Bud Keating says “Our market continues to be small block and big block Chevy cast iron and aluminum heads, and small block Ford cast iron and aluminum heads. We don’t have any new heads for Chevy LS or Ford modular engines. Our main market is primarily cast iron performance heads for street, circle track and drag racing Chevy and Ford engines.”
Keating said Dart heads are available in “as cast” or CNC ported versions, and billet aluminum heads are available for drag racing. “The demand for cast iron heads is strong because some race sanctioning bodies don’t allow aluminum heads. Our cast iron heads provide an affordable performance improvement over stock cast iron heads, and are stronger than the stock castings.”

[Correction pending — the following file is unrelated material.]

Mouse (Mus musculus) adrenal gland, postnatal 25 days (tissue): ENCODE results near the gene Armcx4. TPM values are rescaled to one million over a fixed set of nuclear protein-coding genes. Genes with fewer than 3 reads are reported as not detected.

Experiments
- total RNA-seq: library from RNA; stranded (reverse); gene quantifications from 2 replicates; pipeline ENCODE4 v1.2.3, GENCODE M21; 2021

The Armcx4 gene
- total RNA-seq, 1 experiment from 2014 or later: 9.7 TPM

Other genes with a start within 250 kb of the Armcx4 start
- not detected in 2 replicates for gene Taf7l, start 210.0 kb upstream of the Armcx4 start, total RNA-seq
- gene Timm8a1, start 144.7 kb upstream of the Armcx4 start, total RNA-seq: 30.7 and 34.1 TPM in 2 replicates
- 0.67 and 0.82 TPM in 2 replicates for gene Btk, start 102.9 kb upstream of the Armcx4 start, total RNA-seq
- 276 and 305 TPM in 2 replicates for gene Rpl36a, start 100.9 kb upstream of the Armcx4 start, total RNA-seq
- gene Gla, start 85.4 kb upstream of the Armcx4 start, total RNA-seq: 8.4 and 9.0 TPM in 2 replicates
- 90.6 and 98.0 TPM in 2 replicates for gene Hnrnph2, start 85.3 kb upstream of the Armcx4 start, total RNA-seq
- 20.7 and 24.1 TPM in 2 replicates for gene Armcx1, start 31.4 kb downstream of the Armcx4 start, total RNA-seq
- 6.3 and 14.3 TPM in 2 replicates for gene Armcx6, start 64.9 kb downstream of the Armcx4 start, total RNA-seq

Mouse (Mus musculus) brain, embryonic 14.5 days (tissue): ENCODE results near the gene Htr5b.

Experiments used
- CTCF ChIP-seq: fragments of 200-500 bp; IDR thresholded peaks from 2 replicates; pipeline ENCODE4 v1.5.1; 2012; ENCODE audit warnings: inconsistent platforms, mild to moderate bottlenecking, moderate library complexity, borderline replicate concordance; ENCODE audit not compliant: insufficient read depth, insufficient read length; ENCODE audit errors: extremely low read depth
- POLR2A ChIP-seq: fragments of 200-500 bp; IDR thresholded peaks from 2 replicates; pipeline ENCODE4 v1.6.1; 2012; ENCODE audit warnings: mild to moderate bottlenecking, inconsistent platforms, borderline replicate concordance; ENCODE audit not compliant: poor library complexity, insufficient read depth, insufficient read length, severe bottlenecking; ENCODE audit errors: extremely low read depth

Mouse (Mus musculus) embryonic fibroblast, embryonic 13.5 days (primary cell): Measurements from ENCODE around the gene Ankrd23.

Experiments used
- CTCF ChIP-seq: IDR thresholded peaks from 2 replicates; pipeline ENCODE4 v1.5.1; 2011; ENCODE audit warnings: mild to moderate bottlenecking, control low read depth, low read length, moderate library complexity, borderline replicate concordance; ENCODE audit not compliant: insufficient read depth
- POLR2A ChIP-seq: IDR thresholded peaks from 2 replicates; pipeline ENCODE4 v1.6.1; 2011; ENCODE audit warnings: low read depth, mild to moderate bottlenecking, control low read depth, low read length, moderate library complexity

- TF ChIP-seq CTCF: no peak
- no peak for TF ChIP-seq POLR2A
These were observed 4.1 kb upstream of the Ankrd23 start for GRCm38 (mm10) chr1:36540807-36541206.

Eric Blakely of Edelbrock says his company now has more cylinder head applications for NHRA Stock/Super Stock small block Chevy LSX style LS-R canted valve heads, big block Chevy race heads, and Big Victor 12 degree, 14-degree and Big Victor III heads. For circle track, there are new SB2 & ROX heads, and Pro-Port Raw cylinder heads for both drag racing and circle track.
Edelbrock’s new “E-Street” line is an affordable entry-level cylinder head for street motors with cam lifts up to .500˝. There is also an “E-CNC” line that is fully CNC ported for high performance street applications and entry-level race applications.
Some product improvements in various head designs include extra drain back holes, thicker walls for custom machining and/or porting, raised valve cover rails for added valve train clearance, relocating valves to fit the cylinder bores better and to reduce shrouding, and a special HIP casting process that reduces porosity and improves strength.